I agree about maintaining the BG. Painting around the heaves and holes doesn't help at all when the trail is covered with leaves, and the city makes no effort to clean the leaves.

I don't agree about the 75th St. and 125th road diets, though. My impression is that traffic flows along them as well as it did when they were 4-lane roads. When they were 4 lanes, there was no left turn lane, so traffic was dodging in and out to go around drivers in the left lane waiting to turn left. Now the through traffic flows in a single lane, but that lane flows well.

And Metro's cuts have been appalling. The major cuts made this fall are only the last in a long line. There have been rounds of cuts for the last 4 years that have no hope of reversal. Metro used to have bus drivers radio when they were too full to let passengers board, now they don't even track the problem anymore.

Cliff Mass said...

Folks:
There has been quite a bit of push back regarding my comments about the 125th St. road "diet." My point is that money is limited. The same amount of funding could have fixed the trail I suspect, with far more positive impact for cyclists. My more general point is that there are a lot of expensive pet projects funded (e.g., the south lake union trolley), but no comprehensive view of what is needed and no real prioritization for the high-impact projects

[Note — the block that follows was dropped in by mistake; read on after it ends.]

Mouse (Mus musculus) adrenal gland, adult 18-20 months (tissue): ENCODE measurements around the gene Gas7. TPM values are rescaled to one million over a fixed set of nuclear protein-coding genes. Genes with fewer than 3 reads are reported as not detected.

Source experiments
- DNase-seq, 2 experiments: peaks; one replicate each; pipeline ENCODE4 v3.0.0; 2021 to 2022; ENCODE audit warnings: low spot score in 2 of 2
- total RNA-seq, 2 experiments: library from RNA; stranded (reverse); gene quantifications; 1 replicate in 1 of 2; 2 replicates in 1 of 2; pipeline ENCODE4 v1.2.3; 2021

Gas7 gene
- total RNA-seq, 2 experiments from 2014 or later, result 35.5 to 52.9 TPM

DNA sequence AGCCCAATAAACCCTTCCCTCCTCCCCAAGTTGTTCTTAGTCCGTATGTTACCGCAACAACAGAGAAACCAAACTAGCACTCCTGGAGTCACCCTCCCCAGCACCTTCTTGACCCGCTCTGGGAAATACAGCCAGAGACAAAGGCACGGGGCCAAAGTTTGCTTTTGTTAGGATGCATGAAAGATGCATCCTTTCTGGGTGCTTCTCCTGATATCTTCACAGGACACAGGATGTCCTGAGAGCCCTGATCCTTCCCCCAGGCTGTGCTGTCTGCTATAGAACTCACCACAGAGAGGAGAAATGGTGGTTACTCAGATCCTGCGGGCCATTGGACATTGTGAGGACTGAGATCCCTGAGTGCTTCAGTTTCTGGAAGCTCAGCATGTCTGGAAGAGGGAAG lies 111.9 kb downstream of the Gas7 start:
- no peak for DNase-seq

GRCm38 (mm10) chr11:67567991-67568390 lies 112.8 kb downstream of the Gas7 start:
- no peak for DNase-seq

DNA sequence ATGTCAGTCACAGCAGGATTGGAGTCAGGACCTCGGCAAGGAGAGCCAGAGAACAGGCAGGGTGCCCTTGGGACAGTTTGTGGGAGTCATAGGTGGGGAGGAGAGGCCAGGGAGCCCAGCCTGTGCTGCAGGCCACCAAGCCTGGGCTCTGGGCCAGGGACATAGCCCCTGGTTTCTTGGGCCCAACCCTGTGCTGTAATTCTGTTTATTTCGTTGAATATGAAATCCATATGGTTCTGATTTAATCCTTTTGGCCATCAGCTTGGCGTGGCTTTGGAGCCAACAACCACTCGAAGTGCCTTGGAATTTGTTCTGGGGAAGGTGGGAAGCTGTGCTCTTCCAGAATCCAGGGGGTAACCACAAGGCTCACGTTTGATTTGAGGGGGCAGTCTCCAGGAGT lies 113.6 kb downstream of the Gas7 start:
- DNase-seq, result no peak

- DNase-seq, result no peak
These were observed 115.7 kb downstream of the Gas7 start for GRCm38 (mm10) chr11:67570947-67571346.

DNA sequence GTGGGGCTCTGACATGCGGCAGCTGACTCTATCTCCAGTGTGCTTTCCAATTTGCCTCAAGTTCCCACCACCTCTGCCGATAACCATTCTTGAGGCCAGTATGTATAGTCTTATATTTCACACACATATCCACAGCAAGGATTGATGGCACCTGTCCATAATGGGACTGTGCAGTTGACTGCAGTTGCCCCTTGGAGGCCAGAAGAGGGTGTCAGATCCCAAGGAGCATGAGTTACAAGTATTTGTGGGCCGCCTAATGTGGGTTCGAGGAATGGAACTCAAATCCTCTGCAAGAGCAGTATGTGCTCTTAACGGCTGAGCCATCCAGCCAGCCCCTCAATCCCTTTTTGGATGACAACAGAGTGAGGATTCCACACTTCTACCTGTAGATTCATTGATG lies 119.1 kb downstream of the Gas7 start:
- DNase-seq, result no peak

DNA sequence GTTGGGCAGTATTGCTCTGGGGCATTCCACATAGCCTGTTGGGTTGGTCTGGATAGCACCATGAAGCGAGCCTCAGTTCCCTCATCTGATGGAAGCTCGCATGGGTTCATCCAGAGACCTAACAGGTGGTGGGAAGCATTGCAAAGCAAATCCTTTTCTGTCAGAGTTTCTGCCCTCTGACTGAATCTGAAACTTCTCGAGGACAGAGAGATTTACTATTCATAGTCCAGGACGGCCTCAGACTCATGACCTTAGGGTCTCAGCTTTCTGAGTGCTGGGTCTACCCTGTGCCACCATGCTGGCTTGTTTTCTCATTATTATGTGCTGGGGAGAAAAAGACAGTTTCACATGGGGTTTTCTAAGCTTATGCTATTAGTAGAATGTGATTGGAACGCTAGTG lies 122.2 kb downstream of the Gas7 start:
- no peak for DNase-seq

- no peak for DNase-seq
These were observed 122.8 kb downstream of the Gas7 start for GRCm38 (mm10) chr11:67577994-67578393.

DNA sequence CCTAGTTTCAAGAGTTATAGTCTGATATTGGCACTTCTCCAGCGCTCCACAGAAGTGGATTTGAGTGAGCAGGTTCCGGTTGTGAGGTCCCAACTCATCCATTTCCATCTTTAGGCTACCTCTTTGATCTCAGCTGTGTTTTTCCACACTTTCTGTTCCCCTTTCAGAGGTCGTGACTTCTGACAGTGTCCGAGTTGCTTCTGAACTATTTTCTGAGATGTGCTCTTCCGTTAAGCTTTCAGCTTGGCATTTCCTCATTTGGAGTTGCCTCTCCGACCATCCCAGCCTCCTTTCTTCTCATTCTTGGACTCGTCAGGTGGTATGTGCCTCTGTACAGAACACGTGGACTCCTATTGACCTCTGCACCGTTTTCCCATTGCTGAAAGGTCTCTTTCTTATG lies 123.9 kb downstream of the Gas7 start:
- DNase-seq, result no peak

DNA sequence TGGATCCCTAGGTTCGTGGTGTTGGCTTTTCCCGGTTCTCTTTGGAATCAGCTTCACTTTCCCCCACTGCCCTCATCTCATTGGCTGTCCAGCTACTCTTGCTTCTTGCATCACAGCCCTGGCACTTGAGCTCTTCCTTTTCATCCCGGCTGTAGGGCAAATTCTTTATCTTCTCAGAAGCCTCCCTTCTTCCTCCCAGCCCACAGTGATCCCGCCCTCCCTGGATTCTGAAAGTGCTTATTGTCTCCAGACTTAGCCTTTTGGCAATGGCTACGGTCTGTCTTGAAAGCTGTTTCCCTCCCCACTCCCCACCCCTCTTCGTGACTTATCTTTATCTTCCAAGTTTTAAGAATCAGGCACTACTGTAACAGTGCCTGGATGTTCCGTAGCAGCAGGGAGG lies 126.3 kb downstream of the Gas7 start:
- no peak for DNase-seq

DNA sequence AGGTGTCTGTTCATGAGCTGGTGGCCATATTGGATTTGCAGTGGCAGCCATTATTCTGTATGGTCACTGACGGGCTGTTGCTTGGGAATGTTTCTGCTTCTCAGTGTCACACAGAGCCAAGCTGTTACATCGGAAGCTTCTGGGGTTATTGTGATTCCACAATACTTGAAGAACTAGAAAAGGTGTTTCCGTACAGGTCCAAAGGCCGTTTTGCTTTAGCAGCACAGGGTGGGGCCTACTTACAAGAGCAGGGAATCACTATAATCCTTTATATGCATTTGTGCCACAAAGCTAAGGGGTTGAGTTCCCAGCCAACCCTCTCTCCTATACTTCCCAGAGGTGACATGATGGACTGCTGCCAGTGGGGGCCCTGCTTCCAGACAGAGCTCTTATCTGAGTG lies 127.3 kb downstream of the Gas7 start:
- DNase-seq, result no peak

..cliff

bobmaginnis said...

How about some or all of the sales tax revenue from Washington state bicycle stores being used for bike paths?

Placeholder said...

And bicycles impose *much* less wear and tear on the pavement than motor vehicles, because they are so much lighter.

Seeing as how Cliff Mass is a professor, and that he writes from fact and logic, I thought it might be appropriate to point out that the engineering science shows your claim to be flatly wrong.

Of course, I don't expect this to change your view. In fact, I expect that you'll keep repeating the falsehood about weight and pavement damage.

Ideology and magical thinking always trump facts, especially when it comes to the privileged and ever so self-satisfied bicyclists of Seattle, who have long since elevated themselves to sainthood, at least in their own eyes.